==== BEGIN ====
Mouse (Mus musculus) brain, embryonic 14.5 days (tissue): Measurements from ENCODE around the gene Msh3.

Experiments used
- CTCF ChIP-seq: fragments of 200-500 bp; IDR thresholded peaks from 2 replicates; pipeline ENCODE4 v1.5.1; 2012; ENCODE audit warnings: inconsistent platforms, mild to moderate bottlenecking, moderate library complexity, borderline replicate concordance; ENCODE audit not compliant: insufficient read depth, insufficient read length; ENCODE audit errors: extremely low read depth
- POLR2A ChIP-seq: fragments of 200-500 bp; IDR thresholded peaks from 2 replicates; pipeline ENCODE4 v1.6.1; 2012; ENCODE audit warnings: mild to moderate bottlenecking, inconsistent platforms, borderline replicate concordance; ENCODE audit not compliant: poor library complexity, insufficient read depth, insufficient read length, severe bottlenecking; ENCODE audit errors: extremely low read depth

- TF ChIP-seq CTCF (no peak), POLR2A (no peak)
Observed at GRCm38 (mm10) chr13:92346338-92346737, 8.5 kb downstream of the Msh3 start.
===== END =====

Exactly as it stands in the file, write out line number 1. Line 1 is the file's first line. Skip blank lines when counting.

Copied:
Mouse (Mus musculus) brain, embryonic 14.5 days (tissue): Measurements from ENCODE around the gene Msh3.